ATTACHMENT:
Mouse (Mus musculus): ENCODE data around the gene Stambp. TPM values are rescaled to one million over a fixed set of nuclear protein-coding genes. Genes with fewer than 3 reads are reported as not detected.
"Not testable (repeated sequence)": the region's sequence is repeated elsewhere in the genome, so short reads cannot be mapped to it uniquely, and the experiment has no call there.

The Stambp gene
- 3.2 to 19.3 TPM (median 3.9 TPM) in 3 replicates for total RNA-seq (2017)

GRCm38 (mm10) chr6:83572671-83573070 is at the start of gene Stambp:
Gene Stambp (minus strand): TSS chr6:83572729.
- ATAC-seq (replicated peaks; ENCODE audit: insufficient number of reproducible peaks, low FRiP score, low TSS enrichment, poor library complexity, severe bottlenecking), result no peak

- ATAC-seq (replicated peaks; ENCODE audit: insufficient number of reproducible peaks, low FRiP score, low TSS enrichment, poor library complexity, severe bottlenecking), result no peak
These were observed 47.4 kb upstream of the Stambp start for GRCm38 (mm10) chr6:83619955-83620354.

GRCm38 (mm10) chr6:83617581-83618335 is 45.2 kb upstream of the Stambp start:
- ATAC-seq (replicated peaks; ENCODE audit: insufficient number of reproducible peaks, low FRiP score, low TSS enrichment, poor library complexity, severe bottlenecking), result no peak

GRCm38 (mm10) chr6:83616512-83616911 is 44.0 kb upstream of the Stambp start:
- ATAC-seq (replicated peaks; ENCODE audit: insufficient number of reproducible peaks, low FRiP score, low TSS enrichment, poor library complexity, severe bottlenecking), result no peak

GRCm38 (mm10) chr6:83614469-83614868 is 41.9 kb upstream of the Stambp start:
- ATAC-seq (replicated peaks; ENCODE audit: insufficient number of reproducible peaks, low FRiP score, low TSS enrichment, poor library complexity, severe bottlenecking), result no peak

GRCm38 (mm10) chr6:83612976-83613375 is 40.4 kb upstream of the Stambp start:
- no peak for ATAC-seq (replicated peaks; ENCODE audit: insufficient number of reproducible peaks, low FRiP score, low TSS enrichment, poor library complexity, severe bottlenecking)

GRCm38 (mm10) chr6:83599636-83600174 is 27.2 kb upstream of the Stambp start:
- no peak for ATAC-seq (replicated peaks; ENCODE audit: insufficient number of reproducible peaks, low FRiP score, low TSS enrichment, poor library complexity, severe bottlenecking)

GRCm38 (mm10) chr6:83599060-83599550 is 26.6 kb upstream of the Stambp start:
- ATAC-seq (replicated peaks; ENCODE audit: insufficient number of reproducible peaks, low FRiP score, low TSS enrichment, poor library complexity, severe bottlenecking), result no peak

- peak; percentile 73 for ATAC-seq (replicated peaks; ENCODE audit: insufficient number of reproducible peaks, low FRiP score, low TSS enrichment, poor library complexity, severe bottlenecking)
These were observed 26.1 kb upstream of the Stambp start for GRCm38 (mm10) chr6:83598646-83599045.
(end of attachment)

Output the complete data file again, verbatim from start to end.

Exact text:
Mouse (Mus musculus): ENCODE data around the gene Stambp. TPM values are rescaled to one million over a fixed set of nuclear protein-coding genes. Genes with fewer than 3 reads are reported as not detected.
"Not testable (repeated sequence)": the region's sequence is repeated elsewhere in the genome, so short reads cannot be mapped to it uniquely, and the experiment has no call there.

The Stambp gene
- 3.2 to 19.3 TPM (median 3.9 TPM) in 3 replicates for total RNA-seq (2017)

GRCm38 (mm10) chr6:83572671-83573070 is at the start of gene Stambp:
Gene Stambp (minus strand): TSS chr6:83572729.
- ATAC-seq (replicated peaks; ENCODE audit: insufficient number of reproducible peaks, low FRiP score, low TSS enrichment, poor library complexity, severe bottlenecking), result no peak

- ATAC-seq (replicated peaks; ENCODE audit: insufficient number of reproducible peaks, low FRiP score, low TSS enrichment, poor library complexity, severe bottlenecking), result no peak
These were observed 47.4 kb upstream of the Stambp start for GRCm38 (mm10) chr6:83619955-83620354.

GRCm38 (mm10) chr6:83617581-83618335 is 45.2 kb upstream of the Stambp start:
- ATAC-seq (replicated peaks; ENCODE audit: insufficient number of reproducible peaks, low FRiP score, low TSS enrichment, poor library complexity, severe bottlenecking), result no peak

GRCm38 (mm10) chr6:83616512-83616911 is 44.0 kb upstream of the Stambp start:
- ATAC-seq (replicated peaks; ENCODE audit: insufficient number of reproducible peaks, low FRiP score, low TSS enrichment, poor library complexity, severe bottlenecking), result no peak

GRCm38 (mm10) chr6:83614469-83614868 is 41.9 kb upstream of the Stambp start:
- ATAC-seq (replicated peaks; ENCODE audit: insufficient number of reproducible peaks, low FRiP score, low TSS enrichment, poor library complexity, severe bottlenecking), result no peak

GRCm38 (mm10) chr6:83612976-83613375 is 40.4 kb upstream of the Stambp start:
- no peak for ATAC-seq (replicated peaks; ENCODE audit: insufficient number of reproducible peaks, low FRiP score, low TSS enrichment, poor library complexity, severe bottlenecking)

GRCm38 (mm10) chr6:83599636-83600174 is 27.2 kb upstream of the Stambp start:
- no peak for ATAC-seq (replicated peaks; ENCODE audit: insufficient number of reproducible peaks, low FRiP score, low TSS enrichment, poor library complexity, severe bottlenecking)

GRCm38 (mm10) chr6:83599060-83599550 is 26.6 kb upstream of the Stambp start:
- ATAC-seq (replicated peaks; ENCODE audit: insufficient number of reproducible peaks, low FRiP score, low TSS enrichment, poor library complexity, severe bottlenecking), result no peak

- peak; percentile 73 for ATAC-seq (replicated peaks; ENCODE audit: insufficient number of reproducible peaks, low FRiP score, low TSS enrichment, poor library complexity, severe bottlenecking)
These were observed 26.1 kb upstream of the Stambp start for GRCm38 (mm10) chr6:83598646-83599045.